CFTC, SEC cases against Bankman-Fried to be pushed back until criminal case ends

Quick Take

  • A New York judge decided Monday to push back cases against the former FTX CEO brought by the Securities and Exchange Commission and the Commodity Futures Trading Commission.
  • The motion to stay was filed last week by U.S. Attorney for the Southern District of New York Damian Williams. 

Civil cases brought by U.S. regulators against former FTX CEO Sam Bankman-Fried can be pushed back until after a criminal case concludes, a judge decided Monday. 

Damian Williams, U.S. Attorney for the Southern District of New York, submitted a motion to stay last week to hold off on civil proceedings until the Justice Department’s case against the former CEO is complete. 

Bankman-Fried faces criminal charges such as defrauding customers and violating campaign finance laws. The Commodity Futures Trading Commission also charged him with civil charges for fraud and said Bankman-Fried, FTX and Alameda Research caused the loss of over $8 billion in customer deposits. The Securities and Exchange Commission brought similar charges.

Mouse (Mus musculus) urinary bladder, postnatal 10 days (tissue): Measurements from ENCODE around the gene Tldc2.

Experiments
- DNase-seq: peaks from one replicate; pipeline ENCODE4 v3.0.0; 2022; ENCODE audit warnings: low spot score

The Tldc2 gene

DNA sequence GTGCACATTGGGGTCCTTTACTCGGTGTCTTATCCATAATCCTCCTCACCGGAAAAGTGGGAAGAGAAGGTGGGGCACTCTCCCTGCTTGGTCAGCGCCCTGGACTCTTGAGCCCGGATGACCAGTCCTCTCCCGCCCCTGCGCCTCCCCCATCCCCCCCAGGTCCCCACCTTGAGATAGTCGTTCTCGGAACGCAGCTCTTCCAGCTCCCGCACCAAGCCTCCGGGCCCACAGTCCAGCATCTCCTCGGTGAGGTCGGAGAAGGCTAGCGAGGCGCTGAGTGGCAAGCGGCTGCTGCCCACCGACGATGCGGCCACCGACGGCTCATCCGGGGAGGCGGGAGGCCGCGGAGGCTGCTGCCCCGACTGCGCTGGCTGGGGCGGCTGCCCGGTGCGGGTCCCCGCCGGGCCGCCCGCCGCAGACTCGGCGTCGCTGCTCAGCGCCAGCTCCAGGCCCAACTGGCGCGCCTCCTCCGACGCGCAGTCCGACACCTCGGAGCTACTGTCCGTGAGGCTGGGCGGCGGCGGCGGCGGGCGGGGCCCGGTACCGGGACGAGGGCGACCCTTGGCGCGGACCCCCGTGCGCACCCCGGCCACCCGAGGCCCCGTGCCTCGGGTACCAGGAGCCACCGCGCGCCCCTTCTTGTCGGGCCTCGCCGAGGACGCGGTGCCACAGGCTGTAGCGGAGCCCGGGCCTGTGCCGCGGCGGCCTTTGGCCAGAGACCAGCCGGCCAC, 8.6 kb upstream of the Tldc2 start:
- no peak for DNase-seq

Both the CFTC and SEC cases will now be pushed back until the criminal case's conclusion. 


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FTX collapsed in November and subsequently filed for bankruptcy protection. Bankruptcy proceedings remain ongoing. 

Disclaimer: Beginning in 2021, Michael McCaffrey, the former CEO and majority owner of The Block, took a series of loans from founder and former FTX and Alameda CEO Sam Bankman-Fried. McCaffrey resigned from the company in December 2022 after failing to disclose those transactions.  

© 2023 The Block. All Rights Reserved. This article is provided for informational purposes only. It is not offered or intended to be used as legal, tax, investment, financial, or other advice.

About Author

Sarah is a reporter at The Block covering policy, regulation and legal happenings. Before, Sarah was a reporter with CQ Legal writing about securities regulation, which is where she first started reporting on crypto. Sarah has also written for The Bond Buyer and American Banker, among other finance-related publications. She graduated from the University of Missouri and earned a degree in print and digital journalism. Sarah is based in Washington D.C., and is an avid coffee lover. You can follow her on Twitter @ForTheWynn.


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